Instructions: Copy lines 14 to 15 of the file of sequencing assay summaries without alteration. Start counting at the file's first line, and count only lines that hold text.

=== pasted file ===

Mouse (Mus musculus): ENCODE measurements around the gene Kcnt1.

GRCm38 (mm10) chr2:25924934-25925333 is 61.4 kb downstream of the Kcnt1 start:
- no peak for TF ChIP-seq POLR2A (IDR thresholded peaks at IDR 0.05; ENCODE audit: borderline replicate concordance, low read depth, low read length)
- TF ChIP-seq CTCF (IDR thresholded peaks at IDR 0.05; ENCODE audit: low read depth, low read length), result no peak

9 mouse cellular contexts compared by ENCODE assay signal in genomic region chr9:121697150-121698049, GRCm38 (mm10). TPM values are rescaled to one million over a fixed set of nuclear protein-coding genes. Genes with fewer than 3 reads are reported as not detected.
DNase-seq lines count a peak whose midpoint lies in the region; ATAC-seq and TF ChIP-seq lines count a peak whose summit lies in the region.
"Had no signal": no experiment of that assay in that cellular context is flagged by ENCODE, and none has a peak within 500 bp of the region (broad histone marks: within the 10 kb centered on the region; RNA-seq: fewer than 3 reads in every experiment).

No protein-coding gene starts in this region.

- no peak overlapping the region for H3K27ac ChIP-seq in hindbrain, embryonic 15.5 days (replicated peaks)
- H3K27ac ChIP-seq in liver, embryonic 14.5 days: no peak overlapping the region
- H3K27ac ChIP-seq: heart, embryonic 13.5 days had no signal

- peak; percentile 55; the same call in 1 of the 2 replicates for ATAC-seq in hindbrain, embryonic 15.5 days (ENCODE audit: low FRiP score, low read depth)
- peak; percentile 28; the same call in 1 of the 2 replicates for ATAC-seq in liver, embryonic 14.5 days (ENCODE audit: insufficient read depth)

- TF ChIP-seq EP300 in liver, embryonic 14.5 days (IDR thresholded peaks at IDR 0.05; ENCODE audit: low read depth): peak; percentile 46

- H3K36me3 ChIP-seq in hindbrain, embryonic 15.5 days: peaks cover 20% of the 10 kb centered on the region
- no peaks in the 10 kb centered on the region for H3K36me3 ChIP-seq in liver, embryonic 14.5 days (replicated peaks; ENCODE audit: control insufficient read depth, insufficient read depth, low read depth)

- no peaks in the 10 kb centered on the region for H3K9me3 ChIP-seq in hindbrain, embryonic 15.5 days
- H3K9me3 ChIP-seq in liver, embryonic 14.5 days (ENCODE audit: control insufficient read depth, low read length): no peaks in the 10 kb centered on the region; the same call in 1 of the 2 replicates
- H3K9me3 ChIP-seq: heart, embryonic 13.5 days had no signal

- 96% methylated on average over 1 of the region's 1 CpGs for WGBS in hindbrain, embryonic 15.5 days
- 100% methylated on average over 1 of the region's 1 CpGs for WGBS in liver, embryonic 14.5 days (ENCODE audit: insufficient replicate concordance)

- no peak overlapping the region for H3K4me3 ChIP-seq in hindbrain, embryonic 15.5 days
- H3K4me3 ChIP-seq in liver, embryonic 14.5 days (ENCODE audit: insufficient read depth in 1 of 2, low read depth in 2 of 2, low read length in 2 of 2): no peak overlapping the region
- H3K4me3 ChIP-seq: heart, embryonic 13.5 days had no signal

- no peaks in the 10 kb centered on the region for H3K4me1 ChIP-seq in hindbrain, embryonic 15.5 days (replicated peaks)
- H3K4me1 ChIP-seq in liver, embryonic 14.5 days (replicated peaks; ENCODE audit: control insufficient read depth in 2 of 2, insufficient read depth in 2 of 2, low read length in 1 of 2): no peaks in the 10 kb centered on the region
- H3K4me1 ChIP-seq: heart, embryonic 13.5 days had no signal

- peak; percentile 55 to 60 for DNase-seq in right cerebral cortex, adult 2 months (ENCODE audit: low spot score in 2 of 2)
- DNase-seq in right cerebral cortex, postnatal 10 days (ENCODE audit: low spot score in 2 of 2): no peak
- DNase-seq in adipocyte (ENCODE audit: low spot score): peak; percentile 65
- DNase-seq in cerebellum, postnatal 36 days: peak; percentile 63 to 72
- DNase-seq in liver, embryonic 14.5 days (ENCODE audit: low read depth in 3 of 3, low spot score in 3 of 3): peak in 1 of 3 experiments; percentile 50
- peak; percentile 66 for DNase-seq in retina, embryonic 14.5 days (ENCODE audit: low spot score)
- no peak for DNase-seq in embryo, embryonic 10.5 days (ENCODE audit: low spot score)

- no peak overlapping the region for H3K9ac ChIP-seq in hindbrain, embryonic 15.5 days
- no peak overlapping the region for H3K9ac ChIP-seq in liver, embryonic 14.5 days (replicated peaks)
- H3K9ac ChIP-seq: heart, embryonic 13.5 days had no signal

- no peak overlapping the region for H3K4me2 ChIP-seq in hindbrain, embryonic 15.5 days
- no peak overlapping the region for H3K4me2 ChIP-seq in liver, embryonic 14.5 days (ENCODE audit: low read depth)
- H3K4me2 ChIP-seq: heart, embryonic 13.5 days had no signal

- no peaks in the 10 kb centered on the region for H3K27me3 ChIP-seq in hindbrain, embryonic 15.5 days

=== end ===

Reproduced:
- TF ChIP-seq EP300 in liver, embryonic 14.5 days (IDR thresholded peaks at IDR 0.05; ENCODE audit: low read depth): peak; percentile 46

- H3K36me3 ChIP-seq in hindbrain, embryonic 15.5 days: peaks cover 20% of the 10 kb centered on the region